2The General Addition Rule When two events A and B are disjoint, we haveP (A or B) = P (A) + P (B)However, when the events are not disjoint, this addition rule will double count the probability of both A and B occurring. Thus, we need the General Addition Rule:P (A or B) = P (A) + P (B) – P (A and B)The following Venn diagram shows a situation in which we would use the general addition rule:
3ExampleA check of dorm rooms on a college campus revealed that 54% had TVs, 64% had refrigerators, and 43% had both a TV and a refrigerator. What’s the probability that a randomly selected dorm room hasa refrigerator but no TV?either a refrigerator or a TV?neither refrigerator nor TV?
4Conditional Probability When we want the probability of an event from a conditional distribution, we write P (B|A) and pronounce it “the probability of B given A.”A probability that takes into account a given condition is called a conditional probability.To find the probability of the event B given the event A, we restrict our attention to the outcomes in A. We then find in what fraction of those outcomes B also occurred.
5ExampleDraw a card at random from a deck of 52 cards. What’s the probability thatthe card is a spade, given that it is black?the card is a king, given that it is red?the card is a king, given that is a face card?the card is red, given that it is a diamond?
6Independent EventsIndependence of two events means that the outcome of one event does not influence the probability of the other.Formally, events A and B are independent whenever P (B|A) = P (B) , or equivalently, whenever P (A|B) = P (A).
7Independent ≠ Disjoint Disjoint events cannot be independent:Since we know that disjoint events have no outcomes in common, knowing that one occurred means the other didn’t.Thus, the probability of the second occurring changed based on our knowledge that the first occurred.It follows, then, that the two events are not independent.
8The General Multiplication Rule When two events A and B are independent,P (A and B) = P (A) x P (B)However, when our events are not independent, the above rule does not work. Thus, we need the General Multiplication Rule:P (A and B) = P (A) x P (B|A)orP (A and B) = P (B) x P (A|B)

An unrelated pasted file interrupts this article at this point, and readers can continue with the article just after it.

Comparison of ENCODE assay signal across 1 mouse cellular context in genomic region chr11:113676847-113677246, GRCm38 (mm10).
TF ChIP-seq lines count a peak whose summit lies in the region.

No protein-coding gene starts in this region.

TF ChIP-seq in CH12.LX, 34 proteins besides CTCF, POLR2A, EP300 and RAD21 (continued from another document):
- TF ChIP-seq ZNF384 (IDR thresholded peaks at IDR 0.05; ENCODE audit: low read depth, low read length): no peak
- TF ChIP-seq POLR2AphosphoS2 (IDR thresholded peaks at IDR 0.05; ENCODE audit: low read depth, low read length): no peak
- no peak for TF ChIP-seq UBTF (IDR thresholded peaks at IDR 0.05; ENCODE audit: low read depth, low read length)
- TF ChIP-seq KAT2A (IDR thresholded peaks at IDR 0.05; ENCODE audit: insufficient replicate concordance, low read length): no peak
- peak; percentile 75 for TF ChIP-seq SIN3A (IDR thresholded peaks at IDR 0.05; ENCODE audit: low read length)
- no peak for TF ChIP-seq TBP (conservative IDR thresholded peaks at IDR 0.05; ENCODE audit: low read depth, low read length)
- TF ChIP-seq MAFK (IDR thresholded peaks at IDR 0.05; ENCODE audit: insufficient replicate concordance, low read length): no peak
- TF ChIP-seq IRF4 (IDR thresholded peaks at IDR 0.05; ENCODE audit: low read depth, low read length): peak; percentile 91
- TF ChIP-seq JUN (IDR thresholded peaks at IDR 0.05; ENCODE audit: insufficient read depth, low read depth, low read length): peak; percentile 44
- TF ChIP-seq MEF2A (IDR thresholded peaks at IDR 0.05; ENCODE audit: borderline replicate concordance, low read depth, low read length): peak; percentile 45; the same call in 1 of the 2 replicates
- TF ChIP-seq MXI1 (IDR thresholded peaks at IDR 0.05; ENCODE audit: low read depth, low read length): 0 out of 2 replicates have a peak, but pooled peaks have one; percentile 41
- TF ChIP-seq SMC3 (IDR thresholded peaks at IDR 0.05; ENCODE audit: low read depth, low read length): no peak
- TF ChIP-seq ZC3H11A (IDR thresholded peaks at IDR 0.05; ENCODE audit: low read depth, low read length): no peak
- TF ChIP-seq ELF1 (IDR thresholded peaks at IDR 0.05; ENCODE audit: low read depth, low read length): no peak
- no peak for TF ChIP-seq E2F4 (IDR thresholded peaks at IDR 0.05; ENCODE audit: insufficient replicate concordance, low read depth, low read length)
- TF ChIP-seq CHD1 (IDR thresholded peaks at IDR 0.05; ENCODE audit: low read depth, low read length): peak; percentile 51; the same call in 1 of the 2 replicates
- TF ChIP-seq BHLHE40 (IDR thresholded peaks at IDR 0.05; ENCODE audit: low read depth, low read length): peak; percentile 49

9Drawing Without Replacement Sampling without replacement means that once one object is drawn it doesn’t go back into the pool.We often sample without replacement, which doesn’t matter too much when we are dealing with a large population.However, when drawing from a small population, we need to take note and adjust probabilities accordingly.Drawing without replacement is just another instance of working with conditional probabilities.
10ExampleDraw two cards at random from a deck of 52 cards. What’s the probability thatboth cards are black?at least one card is red?the first card is an ace?
11Tree DiagramsA tree diagram helps us think through conditional probabilities by showing sequences of events as paths that look like branches of a tree.Examples:Toss a coin 3 times.Suppose a person aged 20 has about an 80% chance of being alive at age 65. Suppose that three people aged 20 are selected at random. What’s the probability that exactly two people will be alive at age 65?
13Reversing the Conditioning Suppose we want to know P (A|B), but we know only P (A), P (B), and P (B|A). We also know P (A and B), since P (A and B) = P (A) x P (B|A)From this information, we can find P (A|B):When we reverse the probability from the conditional probability that you’re originally given, We obtain Bayes’s Rule.